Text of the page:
Download A History of the World in Sixteen Shipwrecks by Stewart Gordon PDF

By Stewart Gordon

Tales of failures at sea, no matter if approximately Roman triremes, the treasure fleet of the Spanish major, or nice transatlantic ocean liners, hearth the mind's eye as little else can. From the historic sinkings of the giant and the Lusitania to the new capsizing of a Mediterranean cruise send, the learn of shipwrecks additionally makes for a brand new and intensely assorted knowing of worldwide background. A background of the area in 16 Shipwrecks explores the age-old, immensely damaging, repeatedly romantic, and ongoing technique of relocating humans and items around the seven seas.

In recounting the tales of ships and the folk who made and sailed them, from the earliest craft plying the traditional Nile to the Exxon Valdez, Stewart Gordon argues that the slow integration of regularly neighborhood and separate maritime domain names into fewer, greater, and extra interdependent areas deals a distinct viewpoint on global historical past. Gordon attracts a few provocative conclusions from his learn, between them that the ecu “Age of Exploration” as a unique occasion is just a fable: over the millennia, many cultures, east and west, have explored far-flung maritime worlds, and applied sciences of shipbuilding and navigation were one of the major drivers of technological know-how and exploration all through heritage. In a sequence of compelling narratives, A background of the area in 16 Shipwrecks indicates that the improvement of associations and applied sciences that made the terrifying oceans customary and became unknown seas into well-traveled sea-lanes issues profoundly in our sleek international.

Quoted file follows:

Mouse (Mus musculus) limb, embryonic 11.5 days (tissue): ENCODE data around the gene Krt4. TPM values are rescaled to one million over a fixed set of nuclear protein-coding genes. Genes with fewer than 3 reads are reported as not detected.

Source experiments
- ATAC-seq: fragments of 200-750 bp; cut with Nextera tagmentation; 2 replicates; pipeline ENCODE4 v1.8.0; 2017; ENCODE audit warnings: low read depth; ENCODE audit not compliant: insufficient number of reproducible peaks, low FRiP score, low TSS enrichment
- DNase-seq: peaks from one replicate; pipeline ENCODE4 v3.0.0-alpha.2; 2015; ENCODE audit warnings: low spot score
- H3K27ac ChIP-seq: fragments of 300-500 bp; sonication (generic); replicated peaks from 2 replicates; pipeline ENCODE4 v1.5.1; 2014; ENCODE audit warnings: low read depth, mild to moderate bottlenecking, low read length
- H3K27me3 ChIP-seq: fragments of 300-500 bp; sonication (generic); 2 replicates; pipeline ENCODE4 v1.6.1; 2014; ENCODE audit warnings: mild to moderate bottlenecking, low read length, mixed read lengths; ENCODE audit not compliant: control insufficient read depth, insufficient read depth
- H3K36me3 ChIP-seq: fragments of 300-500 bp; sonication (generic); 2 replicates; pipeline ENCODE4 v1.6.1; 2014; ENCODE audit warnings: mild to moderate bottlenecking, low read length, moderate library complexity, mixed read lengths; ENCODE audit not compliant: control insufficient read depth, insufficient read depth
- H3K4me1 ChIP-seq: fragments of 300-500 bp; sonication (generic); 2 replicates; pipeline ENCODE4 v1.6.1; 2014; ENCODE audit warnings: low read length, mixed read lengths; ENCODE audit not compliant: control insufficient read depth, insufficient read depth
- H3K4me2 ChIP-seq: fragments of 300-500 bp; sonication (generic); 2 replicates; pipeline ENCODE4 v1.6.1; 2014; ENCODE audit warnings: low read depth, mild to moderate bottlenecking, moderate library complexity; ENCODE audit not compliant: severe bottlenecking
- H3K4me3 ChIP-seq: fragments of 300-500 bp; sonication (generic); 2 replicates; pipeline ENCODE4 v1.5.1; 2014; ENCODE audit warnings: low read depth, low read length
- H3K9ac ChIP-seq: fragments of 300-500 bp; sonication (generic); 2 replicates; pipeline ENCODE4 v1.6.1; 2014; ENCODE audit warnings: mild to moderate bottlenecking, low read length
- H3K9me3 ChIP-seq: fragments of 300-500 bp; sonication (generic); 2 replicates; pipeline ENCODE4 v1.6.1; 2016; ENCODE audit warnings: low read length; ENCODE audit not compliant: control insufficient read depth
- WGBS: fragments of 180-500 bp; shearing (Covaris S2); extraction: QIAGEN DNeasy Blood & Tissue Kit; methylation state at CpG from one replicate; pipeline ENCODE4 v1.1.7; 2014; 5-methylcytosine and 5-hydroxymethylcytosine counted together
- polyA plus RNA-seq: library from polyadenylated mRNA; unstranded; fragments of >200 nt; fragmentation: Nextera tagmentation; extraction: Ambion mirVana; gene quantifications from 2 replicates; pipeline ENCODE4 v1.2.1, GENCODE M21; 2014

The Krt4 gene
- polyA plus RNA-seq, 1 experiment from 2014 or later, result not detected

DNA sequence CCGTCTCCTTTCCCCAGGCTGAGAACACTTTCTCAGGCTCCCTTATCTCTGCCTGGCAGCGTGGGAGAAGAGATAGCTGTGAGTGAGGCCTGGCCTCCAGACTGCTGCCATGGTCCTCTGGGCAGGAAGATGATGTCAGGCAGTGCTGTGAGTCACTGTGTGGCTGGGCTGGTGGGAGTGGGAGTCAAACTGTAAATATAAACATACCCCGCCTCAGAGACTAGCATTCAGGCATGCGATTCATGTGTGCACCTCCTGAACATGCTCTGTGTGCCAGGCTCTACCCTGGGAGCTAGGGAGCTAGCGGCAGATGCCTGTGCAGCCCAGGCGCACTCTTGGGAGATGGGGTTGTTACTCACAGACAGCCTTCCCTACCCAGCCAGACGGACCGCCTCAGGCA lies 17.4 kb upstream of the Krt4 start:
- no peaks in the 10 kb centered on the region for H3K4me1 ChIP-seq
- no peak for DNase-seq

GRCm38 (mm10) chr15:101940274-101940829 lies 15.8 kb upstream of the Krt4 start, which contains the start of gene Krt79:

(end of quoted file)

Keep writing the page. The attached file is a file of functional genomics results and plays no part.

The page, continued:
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In its inimitable words, “The town of Barrow being in some respects isolated, the company has wisely decided to construct almost everything for their own ships. There is a great advantage in this arrangement. ”67 Delays and the annoyance of bargaining with distant suppliers were both circumvented by selfsufficiency, the firm effectively controlling a miniagglomeration in its entirety. Barrow’s ascendancy occurred at the same time as shipbuilding on the Thames accelerated toward oblivion. The Thames, consistent with its longstanding dominance, had amassed many of “new” shipbuilding’s early movers and shakers.

Nevertheless, the firm could not escape the tribulations attending Bessemer steel and decided to play safe by sticking with iron armor. Its hand was forced in the late 1870s, however, when the Admiralty grew disenchanted with the adequacy of the plate. 54 Profits climbed, so much so that a gratified Brown’s decided to extend its naval business into new avenues. Consequently, in 1886 it created a large press for the manufacture of heavy forgings for naval guns and marine shafting. This act proved providential, because the new plant came on stream in time to secure a large share of the work inspired by the Naval Defence Act.

No one put it more succinctly than Wilfred Smith, a distinguished British geographer, when he remarked in general on the industry, insisting that its past location “has been closely related to materials, for these are of great bulk” and therefore disproportionately expensive to move. ”23 The American situation was scarcely any different. Indeed, unequalled access to coastal stands of timber bestowed on American shipbuilders a competitive edge for decades after the republic was created. Maine in many respects painted the dispersed American industry in its most glowing colors.

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